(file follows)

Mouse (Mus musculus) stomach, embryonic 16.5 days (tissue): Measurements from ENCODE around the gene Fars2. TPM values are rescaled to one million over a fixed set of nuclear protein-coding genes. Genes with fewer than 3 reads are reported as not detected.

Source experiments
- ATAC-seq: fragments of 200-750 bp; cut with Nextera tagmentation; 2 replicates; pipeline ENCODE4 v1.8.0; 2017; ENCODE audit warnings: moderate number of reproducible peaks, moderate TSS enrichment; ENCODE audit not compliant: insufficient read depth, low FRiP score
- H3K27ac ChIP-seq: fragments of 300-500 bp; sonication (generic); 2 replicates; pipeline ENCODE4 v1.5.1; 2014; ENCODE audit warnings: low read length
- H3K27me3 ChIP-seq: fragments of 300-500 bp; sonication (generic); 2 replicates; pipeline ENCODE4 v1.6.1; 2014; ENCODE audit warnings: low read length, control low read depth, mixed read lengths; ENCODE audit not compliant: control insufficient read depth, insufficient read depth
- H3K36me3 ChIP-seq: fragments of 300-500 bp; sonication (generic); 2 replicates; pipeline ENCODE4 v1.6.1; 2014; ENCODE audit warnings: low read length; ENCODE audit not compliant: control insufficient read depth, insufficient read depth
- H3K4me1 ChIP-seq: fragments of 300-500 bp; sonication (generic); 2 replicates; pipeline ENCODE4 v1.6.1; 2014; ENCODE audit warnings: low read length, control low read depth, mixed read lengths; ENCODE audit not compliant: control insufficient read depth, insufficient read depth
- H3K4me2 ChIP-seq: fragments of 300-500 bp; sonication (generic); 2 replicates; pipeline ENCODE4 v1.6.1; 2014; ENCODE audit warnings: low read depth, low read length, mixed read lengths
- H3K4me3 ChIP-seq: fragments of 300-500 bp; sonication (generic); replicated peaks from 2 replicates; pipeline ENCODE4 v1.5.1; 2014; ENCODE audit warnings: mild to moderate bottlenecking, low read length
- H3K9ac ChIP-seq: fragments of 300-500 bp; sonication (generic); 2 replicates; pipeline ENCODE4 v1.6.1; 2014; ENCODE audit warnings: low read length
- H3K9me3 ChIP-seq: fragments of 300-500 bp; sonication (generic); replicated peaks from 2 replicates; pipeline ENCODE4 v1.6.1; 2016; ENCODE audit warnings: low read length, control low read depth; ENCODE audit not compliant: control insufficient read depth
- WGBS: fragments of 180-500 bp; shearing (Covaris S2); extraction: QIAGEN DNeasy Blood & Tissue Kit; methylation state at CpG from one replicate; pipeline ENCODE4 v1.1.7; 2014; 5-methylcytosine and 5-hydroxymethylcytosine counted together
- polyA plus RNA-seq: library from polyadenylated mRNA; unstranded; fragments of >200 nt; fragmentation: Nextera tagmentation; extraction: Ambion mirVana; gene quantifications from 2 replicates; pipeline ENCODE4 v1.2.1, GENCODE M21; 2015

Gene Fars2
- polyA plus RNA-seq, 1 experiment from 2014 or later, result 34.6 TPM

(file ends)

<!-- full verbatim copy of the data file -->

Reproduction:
Mouse (Mus musculus) stomach, embryonic 16.5 days (tissue): Measurements from ENCODE around the gene Fars2. TPM values are rescaled to one million over a fixed set of nuclear protein-coding genes. Genes with fewer than 3 reads are reported as not detected.

Source experiments
- ATAC-seq: fragments of 200-750 bp; cut with Nextera tagmentation; 2 replicates; pipeline ENCODE4 v1.8.0; 2017; ENCODE audit warnings: moderate number of reproducible peaks, moderate TSS enrichment; ENCODE audit not compliant: insufficient read depth, low FRiP score
- H3K27ac ChIP-seq: fragments of 300-500 bp; sonication (generic); 2 replicates; pipeline ENCODE4 v1.5.1; 2014; ENCODE audit warnings: low read length
- H3K27me3 ChIP-seq: fragments of 300-500 bp; sonication (generic); 2 replicates; pipeline ENCODE4 v1.6.1; 2014; ENCODE audit warnings: low read length, control low read depth, mixed read lengths; ENCODE audit not compliant: control insufficient read depth, insufficient read depth
- H3K36me3 ChIP-seq: fragments of 300-500 bp; sonication (generic); 2 replicates; pipeline ENCODE4 v1.6.1; 2014; ENCODE audit warnings: low read length; ENCODE audit not compliant: control insufficient read depth, insufficient read depth
- H3K4me1 ChIP-seq: fragments of 300-500 bp; sonication (generic); 2 replicates; pipeline ENCODE4 v1.6.1; 2014; ENCODE audit warnings: low read length, control low read depth, mixed read lengths; ENCODE audit not compliant: control insufficient read depth, insufficient read depth
- H3K4me2 ChIP-seq: fragments of 300-500 bp; sonication (generic); 2 replicates; pipeline ENCODE4 v1.6.1; 2014; ENCODE audit warnings: low read depth, low read length, mixed read lengths
- H3K4me3 ChIP-seq: fragments of 300-500 bp; sonication (generic); replicated peaks from 2 replicates; pipeline ENCODE4 v1.5.1; 2014; ENCODE audit warnings: mild to moderate bottlenecking, low read length
- H3K9ac ChIP-seq: fragments of 300-500 bp; sonication (generic); 2 replicates; pipeline ENCODE4 v1.6.1; 2014; ENCODE audit warnings: low read length
- H3K9me3 ChIP-seq: fragments of 300-500 bp; sonication (generic); replicated peaks from 2 replicates; pipeline ENCODE4 v1.6.1; 2016; ENCODE audit warnings: low read length, control low read depth; ENCODE audit not compliant: control insufficient read depth
- WGBS: fragments of 180-500 bp; shearing (Covaris S2); extraction: QIAGEN DNeasy Blood & Tissue Kit; methylation state at CpG from one replicate; pipeline ENCODE4 v1.1.7; 2014; 5-methylcytosine and 5-hydroxymethylcytosine counted together
- polyA plus RNA-seq: library from polyadenylated mRNA; unstranded; fragments of >200 nt; fragmentation: Nextera tagmentation; extraction: Ambion mirVana; gene quantifications from 2 replicates; pipeline ENCODE4 v1.2.1, GENCODE M21; 2015

Gene Fars2
- polyA plus RNA-seq, 1 experiment from 2014 or later, result 34.6 TPM